Dave Thompson and the company he helms, WZ, train police in non-confrontational interview techniques – techniques that Thompson says are vital to avoiding false confessions.
One common interview tactic that Thompson eschews is lying to an interviewee about the existence of evidence that ties him or her to the crime.
The U.S. Supreme Court approved the use of the technique 52 years ago. But Thompson said it’s a bad practice because it leads interviewees to doubt their own memories.
“A person actually has memory distrust and thinks, ‘If they’re telling me I did it… the evidence is stating I did it, maybe I did blackout,’ and that is terrifying. People leave the interview actually thinking maybe they did really do it.”
Thompson recently joined criminal justice reform advocates in successfully lobbying for the passage of laws that ban the practice for juvenile interviews in Illinois and Oregon.
Thompson said that police sometimes use flawed interrogation techniques because they’ve been trained to do so.
”They’ve been trained for decades that you’re allowed to lie about evidence. That’s how they’re trained, so that’s how they’re going to execute.”
Confirmation bias is another factor in false confessions, Thompson said. It’s often responsible for “putting the wrong person in front of the detective long before any coercion happens.”
“When an investigator has a presumption of guilt regarding the person in front of them, the investigator changes their behavior. The line of questioning changes and becomes more coercive.”
Thompson will present on the dangers of false confessions at the
Forensic Justice Institute on Jan. 20-21, 2022.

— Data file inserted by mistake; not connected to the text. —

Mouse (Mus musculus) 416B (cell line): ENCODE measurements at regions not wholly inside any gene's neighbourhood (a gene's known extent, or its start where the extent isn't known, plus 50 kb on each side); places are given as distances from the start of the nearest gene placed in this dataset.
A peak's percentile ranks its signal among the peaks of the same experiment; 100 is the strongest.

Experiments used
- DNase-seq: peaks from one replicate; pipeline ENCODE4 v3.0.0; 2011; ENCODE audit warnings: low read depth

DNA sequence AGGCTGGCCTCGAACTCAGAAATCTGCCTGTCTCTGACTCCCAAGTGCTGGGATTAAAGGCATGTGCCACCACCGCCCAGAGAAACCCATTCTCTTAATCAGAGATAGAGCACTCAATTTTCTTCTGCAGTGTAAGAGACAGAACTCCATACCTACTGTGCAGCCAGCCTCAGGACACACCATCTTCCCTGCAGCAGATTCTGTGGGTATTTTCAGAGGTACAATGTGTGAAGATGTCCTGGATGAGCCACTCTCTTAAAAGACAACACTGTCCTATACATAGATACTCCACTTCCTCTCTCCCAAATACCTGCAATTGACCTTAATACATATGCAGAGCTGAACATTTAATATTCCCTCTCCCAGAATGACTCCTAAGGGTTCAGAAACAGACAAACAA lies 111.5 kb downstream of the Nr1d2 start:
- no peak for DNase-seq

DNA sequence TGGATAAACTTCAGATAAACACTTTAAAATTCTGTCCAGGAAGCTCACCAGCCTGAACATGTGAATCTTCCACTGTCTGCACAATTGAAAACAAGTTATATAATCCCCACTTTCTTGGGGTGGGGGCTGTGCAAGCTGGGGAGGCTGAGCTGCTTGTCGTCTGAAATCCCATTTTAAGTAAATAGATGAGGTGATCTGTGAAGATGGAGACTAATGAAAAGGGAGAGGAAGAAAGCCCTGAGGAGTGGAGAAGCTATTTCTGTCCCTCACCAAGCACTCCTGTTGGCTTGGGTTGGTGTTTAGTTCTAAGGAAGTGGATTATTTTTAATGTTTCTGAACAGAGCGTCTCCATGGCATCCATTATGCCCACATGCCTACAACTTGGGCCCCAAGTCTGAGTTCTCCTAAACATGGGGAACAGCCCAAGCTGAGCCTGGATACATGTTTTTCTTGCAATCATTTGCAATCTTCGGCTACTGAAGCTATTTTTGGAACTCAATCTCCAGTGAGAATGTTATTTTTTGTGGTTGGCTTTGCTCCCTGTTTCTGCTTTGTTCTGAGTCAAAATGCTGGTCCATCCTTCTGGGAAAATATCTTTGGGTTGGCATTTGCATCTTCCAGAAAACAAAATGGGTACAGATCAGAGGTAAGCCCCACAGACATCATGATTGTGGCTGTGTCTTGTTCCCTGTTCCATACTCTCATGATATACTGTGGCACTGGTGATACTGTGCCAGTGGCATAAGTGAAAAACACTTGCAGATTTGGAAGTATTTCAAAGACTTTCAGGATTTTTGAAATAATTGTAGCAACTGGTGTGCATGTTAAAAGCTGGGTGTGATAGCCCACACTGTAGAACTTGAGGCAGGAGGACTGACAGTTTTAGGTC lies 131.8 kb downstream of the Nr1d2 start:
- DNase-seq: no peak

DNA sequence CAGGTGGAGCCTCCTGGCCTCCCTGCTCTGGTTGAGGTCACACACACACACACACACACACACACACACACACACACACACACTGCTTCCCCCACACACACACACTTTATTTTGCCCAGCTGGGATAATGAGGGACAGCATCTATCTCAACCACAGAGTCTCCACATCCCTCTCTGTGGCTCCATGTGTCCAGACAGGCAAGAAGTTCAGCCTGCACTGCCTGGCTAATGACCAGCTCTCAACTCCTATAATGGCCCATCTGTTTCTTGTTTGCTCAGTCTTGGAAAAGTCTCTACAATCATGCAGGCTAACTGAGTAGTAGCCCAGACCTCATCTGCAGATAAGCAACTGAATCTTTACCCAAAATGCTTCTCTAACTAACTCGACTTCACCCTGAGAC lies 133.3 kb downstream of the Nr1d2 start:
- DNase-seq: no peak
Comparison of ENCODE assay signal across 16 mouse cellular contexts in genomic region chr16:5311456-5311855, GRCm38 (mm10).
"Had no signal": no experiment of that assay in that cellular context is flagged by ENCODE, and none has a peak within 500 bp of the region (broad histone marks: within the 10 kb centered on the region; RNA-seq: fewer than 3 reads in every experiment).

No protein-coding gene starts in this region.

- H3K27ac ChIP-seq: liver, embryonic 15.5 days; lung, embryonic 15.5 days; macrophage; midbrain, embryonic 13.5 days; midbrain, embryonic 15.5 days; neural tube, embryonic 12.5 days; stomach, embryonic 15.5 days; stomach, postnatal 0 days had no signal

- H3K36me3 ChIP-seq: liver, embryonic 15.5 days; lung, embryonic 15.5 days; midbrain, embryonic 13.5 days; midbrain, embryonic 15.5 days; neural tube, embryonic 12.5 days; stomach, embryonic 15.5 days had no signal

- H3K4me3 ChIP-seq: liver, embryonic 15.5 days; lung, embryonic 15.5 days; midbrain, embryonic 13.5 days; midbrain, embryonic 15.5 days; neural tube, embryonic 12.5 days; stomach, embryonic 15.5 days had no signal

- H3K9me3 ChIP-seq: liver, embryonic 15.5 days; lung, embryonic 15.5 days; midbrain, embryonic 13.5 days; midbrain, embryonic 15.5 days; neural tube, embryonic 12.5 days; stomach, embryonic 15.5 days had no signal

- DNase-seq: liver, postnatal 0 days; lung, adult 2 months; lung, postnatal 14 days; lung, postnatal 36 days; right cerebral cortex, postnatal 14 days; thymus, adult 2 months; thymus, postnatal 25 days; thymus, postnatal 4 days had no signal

Advancements in technology and testing have created an explosion of new resources for investigators, prosecutors, and defense counsel. But, misapplication and misunderstanding of those advancements can lead to devastating outcomes in the criminal justice system. That, along with new scrutiny of sciences that have been used in courtrooms for many years have raised questions that cannot be ignored. Designed with legal professionals in mind, the
Forensic Justice Institute is a premier virtual event that puts the scientific evidence used in court under the microscope.
Together with the Center for Integrity in Forensic Sciences (CIFS), we've gathered renowned experts in forensics and nationally known speakers to present an unbiased look at the current scientific methods and results often submitted as evidence. Understand the reliability of the methods utilized so you can ensure your next criminal case contains science facts – not science fiction, and improves the use of forensic science in the criminal justice system.
Topics covered will include:
- Firearm analysis
- DNA analysis
- Digital forensics
- Forensic bias in interrogations
- Crime lab trends
- And more!
11.5 CLE/1.5 EPR